What is Anemia? and what is the cure for Anemia?

Anemia is the disease where the number of red blood cells or RBC's is less than the normal value, in other words, low hemoglobin. This lowers the oxygen-carrying capability of the blood. Anemia can occur due to low red blood cell production, increased red blood cell breakdown, and blood loss.

It is found in one-third of the world population and is the most common blood disorder. It occurs due to iron deficiency and is more common in women or elderly people when compared with men.


The symptoms of Anemia are undetected in most cases as they are minor. Most common symptoms are tiredness and low concentration. The patient may have palpitations and symptoms of heart failure in extreme cases. Shortness of breath on exertion is also repeated.

Restless legs syndrome is more common in those with iron-deficiency anemia. The consumption of non-food items like as ice, paper, wax etc. may be a symptom of iron deficiency. The causes of anemia can be due to impaired red blood cell (RBC) production, increased RBC destruction or even blood loss. Most of these interplay to cause anemia ultimately. However, blood loss is the most common cause of anemia.


Oral Iron Intake: Nutritional iron deficiency is common in developing nations. Two-thirds of children and of pregnant women in most developing countries are estimated to experience iron deficiency; one-third of them have the more severe form of the disorder, anemia. Iron deficiency from nutritional causes is rare in men and postmenopausal women. Oral supplementation of iron is enough to deal with mild to moderate Anemia.

The ability of the body to absorb iron is aided by Vitamin C, so taking oral iron supplements with orange juice is of benefit. In anemias of chronic disease, where chemotherapy or renal disease is associated, some doctors prescribe recombinant epoetin alfa, to stimulate RBC production, although since there is also concurrent iron deficiency and inflammation present, parenteral iron is advised to be taken concurrently.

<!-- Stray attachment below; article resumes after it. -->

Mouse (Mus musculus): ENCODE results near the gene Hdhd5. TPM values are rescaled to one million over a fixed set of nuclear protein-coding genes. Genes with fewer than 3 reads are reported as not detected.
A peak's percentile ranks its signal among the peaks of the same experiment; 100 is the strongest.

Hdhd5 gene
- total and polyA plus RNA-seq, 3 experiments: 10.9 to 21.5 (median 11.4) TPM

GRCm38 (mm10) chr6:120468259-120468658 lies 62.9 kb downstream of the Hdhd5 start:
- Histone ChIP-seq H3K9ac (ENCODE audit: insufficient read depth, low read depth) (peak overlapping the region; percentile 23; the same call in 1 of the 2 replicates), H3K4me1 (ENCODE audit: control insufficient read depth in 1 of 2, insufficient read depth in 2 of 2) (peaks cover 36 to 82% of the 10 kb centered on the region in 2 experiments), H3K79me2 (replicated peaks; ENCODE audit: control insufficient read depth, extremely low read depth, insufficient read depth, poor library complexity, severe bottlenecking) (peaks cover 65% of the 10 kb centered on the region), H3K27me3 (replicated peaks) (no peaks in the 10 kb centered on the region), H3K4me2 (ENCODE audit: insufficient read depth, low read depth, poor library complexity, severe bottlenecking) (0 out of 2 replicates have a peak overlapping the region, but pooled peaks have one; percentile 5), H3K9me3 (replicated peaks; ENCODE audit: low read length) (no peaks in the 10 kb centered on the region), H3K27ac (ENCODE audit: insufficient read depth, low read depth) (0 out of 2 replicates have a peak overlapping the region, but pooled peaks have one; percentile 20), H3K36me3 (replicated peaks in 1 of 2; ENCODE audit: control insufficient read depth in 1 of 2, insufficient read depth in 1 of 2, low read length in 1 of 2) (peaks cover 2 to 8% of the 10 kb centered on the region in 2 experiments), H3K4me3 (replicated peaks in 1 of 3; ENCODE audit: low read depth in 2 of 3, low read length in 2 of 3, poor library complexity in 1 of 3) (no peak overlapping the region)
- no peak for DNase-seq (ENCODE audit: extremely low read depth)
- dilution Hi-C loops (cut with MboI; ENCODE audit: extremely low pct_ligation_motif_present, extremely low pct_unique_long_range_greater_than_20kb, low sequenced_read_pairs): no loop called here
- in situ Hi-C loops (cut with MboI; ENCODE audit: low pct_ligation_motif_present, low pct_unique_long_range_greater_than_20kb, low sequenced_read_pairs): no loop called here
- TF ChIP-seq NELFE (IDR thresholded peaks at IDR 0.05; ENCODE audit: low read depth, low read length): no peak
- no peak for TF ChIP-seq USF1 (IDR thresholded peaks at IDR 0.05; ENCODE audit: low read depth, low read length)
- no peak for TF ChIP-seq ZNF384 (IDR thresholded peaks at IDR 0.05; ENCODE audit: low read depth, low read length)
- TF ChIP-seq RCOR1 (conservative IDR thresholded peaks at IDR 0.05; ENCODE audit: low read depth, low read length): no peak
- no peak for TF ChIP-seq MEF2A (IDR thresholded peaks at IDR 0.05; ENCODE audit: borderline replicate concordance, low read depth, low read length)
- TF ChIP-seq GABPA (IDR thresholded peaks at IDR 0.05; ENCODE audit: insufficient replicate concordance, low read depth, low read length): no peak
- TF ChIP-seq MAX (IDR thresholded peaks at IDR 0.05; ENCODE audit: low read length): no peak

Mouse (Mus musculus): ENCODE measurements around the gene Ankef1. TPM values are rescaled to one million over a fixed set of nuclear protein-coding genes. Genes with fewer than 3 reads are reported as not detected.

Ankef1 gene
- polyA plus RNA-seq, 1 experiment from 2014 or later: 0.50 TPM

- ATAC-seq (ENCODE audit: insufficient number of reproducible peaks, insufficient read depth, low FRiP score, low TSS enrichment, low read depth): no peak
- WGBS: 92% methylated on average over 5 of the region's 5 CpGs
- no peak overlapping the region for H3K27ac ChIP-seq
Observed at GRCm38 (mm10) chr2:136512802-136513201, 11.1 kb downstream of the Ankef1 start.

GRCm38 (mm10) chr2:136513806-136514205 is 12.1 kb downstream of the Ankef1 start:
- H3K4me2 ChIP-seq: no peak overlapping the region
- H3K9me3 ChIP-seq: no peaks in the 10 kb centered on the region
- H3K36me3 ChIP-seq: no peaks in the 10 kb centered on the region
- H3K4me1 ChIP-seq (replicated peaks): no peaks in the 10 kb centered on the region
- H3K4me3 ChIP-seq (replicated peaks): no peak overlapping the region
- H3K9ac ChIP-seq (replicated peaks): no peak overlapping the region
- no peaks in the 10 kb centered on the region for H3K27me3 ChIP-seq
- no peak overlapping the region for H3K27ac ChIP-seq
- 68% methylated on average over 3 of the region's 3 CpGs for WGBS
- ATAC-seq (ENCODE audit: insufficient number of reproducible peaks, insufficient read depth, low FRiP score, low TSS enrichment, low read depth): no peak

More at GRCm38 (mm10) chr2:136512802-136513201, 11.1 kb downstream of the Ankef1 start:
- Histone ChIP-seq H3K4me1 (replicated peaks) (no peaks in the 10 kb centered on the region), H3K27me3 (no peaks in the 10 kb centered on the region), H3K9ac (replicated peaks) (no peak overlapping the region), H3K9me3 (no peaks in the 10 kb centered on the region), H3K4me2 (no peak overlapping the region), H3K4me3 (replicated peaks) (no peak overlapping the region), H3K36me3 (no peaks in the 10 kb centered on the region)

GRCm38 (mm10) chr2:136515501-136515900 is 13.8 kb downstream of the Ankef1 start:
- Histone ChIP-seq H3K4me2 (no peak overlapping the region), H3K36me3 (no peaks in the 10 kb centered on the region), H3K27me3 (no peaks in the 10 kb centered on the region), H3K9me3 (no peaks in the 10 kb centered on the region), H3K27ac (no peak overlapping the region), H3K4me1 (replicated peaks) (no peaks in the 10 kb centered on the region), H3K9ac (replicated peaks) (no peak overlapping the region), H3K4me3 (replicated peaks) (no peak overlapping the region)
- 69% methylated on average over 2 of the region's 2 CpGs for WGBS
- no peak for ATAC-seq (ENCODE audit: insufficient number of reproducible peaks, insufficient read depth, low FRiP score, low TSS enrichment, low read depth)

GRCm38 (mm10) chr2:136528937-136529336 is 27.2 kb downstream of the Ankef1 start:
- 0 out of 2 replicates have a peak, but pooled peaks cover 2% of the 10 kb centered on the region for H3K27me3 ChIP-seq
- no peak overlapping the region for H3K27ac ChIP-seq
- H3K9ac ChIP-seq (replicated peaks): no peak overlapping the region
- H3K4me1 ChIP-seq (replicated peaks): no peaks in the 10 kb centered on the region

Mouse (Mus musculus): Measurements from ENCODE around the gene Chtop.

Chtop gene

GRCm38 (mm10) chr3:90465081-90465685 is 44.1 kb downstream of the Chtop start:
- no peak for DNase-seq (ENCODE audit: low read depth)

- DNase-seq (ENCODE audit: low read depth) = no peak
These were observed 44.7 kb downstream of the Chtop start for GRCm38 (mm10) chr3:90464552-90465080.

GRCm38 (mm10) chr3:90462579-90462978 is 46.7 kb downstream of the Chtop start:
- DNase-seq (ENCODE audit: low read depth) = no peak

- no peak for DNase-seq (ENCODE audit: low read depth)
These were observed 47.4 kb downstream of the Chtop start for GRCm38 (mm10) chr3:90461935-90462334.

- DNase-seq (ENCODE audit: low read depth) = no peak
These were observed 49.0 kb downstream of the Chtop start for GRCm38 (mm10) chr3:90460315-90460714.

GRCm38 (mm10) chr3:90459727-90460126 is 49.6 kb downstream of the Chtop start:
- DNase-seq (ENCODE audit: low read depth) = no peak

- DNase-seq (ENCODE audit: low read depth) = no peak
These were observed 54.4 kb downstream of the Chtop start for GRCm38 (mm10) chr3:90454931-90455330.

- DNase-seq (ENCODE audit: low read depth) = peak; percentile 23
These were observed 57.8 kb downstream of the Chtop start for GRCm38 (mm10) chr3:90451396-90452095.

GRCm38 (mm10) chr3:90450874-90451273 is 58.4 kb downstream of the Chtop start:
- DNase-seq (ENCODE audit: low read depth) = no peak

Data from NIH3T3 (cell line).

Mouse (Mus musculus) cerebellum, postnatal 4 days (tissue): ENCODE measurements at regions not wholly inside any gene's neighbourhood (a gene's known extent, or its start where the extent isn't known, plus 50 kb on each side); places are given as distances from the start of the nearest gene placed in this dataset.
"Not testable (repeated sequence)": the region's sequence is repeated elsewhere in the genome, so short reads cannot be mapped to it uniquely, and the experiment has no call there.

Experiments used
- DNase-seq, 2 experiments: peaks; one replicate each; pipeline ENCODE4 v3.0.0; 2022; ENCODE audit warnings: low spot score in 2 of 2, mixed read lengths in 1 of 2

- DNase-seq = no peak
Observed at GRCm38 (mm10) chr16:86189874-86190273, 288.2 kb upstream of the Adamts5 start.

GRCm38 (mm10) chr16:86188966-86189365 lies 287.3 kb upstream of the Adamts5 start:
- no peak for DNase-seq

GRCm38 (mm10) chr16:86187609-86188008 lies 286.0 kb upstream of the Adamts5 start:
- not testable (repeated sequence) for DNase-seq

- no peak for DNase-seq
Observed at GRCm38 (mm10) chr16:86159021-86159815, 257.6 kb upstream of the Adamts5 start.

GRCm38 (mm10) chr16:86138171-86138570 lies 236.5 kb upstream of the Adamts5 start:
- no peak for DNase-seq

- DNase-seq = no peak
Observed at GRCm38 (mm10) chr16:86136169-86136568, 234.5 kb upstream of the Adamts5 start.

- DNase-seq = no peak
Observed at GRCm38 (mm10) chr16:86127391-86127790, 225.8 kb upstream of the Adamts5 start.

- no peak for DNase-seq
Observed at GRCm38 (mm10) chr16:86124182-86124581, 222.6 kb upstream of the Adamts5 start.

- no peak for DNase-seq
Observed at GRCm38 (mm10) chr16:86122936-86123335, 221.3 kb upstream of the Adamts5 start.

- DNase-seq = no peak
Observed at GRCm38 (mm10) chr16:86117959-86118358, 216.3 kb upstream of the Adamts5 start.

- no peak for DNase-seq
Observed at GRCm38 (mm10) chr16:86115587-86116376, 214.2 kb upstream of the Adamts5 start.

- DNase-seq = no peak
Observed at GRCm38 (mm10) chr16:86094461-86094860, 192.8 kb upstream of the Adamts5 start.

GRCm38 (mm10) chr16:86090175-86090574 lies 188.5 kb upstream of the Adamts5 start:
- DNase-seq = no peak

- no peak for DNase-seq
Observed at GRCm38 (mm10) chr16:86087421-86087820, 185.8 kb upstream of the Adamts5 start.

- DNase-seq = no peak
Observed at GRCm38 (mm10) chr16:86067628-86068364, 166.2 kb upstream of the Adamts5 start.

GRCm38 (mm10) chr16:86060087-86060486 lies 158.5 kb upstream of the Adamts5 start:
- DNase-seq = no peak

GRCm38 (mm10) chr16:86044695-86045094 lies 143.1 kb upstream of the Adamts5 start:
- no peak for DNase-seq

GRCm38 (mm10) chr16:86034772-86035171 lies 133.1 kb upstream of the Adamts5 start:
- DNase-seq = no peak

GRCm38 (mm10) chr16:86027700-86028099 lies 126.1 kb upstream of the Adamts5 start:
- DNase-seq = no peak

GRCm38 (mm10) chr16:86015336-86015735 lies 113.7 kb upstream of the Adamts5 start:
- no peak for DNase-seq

Injectable iron: In cases where oral iron has not proven effective, infusible or injectable iron can be used. The body can absorb up to 6 mg iron daily from the gastrointestinal tract. In many cases, the patient has a deficit of over 1,000 mg of iron which would require several months to replace and can be given concurrently with erythropoietin.

Blood transfusions: Blood transfusions are recommended only when the hemoglobin is too low, that is, below 60 to 80 g/L. In those with coronary artery disease who are not actively bleeding transfusions are only recommended when the hemoglobin is below 70 to 80 g/L. In cases of cardiovascular instability, transfusions can be attempted.

Hyperbaric oxygen: Hyperbaric oxygen (HBO) is an indication of the treatment of remarkable blood loss. HBO can be used when the threat of blood product incompatibility or a matter transmissible disease are factors.